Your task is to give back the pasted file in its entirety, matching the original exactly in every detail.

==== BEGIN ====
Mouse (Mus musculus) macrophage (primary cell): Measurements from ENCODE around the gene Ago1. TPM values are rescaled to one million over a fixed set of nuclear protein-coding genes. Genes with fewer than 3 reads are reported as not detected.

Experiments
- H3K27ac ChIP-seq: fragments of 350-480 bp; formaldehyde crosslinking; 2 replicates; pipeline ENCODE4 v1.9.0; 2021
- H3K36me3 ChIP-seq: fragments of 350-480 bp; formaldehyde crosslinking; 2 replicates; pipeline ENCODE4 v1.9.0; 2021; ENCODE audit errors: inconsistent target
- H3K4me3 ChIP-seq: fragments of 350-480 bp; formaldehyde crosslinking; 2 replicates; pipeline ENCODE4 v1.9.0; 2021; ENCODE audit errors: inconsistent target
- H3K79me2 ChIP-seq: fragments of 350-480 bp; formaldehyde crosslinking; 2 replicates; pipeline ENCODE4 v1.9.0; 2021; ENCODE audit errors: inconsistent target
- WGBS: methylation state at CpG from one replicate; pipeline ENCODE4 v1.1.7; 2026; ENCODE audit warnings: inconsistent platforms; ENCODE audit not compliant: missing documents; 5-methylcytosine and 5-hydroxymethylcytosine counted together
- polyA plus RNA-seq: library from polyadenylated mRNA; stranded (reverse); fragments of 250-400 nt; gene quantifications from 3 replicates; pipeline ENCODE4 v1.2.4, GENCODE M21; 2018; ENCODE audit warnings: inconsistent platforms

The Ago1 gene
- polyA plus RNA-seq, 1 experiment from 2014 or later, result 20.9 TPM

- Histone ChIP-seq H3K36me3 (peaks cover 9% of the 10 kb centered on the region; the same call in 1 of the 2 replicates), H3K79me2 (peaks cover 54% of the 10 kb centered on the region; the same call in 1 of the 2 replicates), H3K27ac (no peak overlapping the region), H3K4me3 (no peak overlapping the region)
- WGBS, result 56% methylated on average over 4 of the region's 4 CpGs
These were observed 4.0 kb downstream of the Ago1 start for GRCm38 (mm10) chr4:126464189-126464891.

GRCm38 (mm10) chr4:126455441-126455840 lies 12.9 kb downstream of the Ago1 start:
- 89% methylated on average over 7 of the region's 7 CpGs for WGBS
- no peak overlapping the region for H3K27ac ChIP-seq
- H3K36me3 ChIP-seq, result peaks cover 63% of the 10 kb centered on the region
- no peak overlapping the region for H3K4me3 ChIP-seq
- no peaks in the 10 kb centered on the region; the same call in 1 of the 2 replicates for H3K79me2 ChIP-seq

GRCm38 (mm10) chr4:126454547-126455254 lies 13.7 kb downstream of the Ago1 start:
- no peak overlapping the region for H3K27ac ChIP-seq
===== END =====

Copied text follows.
Mouse (Mus musculus) macrophage (primary cell): Measurements from ENCODE around the gene Ago1. TPM values are rescaled to one million over a fixed set of nuclear protein-coding genes. Genes with fewer than 3 reads are reported as not detected.

Experiments
- H3K27ac ChIP-seq: fragments of 350-480 bp; formaldehyde crosslinking; 2 replicates; pipeline ENCODE4 v1.9.0; 2021
- H3K36me3 ChIP-seq: fragments of 350-480 bp; formaldehyde crosslinking; 2 replicates; pipeline ENCODE4 v1.9.0; 2021; ENCODE audit errors: inconsistent target
- H3K4me3 ChIP-seq: fragments of 350-480 bp; formaldehyde crosslinking; 2 replicates; pipeline ENCODE4 v1.9.0; 2021; ENCODE audit errors: inconsistent target
- H3K79me2 ChIP-seq: fragments of 350-480 bp; formaldehyde crosslinking; 2 replicates; pipeline ENCODE4 v1.9.0; 2021; ENCODE audit errors: inconsistent target
- WGBS: methylation state at CpG from one replicate; pipeline ENCODE4 v1.1.7; 2026; ENCODE audit warnings: inconsistent platforms; ENCODE audit not compliant: missing documents; 5-methylcytosine and 5-hydroxymethylcytosine counted together
- polyA plus RNA-seq: library from polyadenylated mRNA; stranded (reverse); fragments of 250-400 nt; gene quantifications from 3 replicates; pipeline ENCODE4 v1.2.4, GENCODE M21; 2018; ENCODE audit warnings: inconsistent platforms

The Ago1 gene
- polyA plus RNA-seq, 1 experiment from 2014 or later, result 20.9 TPM

- Histone ChIP-seq H3K36me3 (peaks cover 9% of the 10 kb centered on the region; the same call in 1 of the 2 replicates), H3K79me2 (peaks cover 54% of the 10 kb centered on the region; the same call in 1 of the 2 replicates), H3K27ac (no peak overlapping the region), H3K4me3 (no peak overlapping the region)
- WGBS, result 56% methylated on average over 4 of the region's 4 CpGs
These were observed 4.0 kb downstream of the Ago1 start for GRCm38 (mm10) chr4:126464189-126464891.

GRCm38 (mm10) chr4:126455441-126455840 lies 12.9 kb downstream of the Ago1 start:
- 89% methylated on average over 7 of the region's 7 CpGs for WGBS
- no peak overlapping the region for H3K27ac ChIP-seq
- H3K36me3 ChIP-seq, result peaks cover 63% of the 10 kb centered on the region
- no peak overlapping the region for H3K4me3 ChIP-seq
- no peaks in the 10 kb centered on the region; the same call in 1 of the 2 replicates for H3K79me2 ChIP-seq

GRCm38 (mm10) chr4:126454547-126455254 lies 13.7 kb downstream of the Ago1 start:
- no peak overlapping the region for H3K27ac ChIP-seq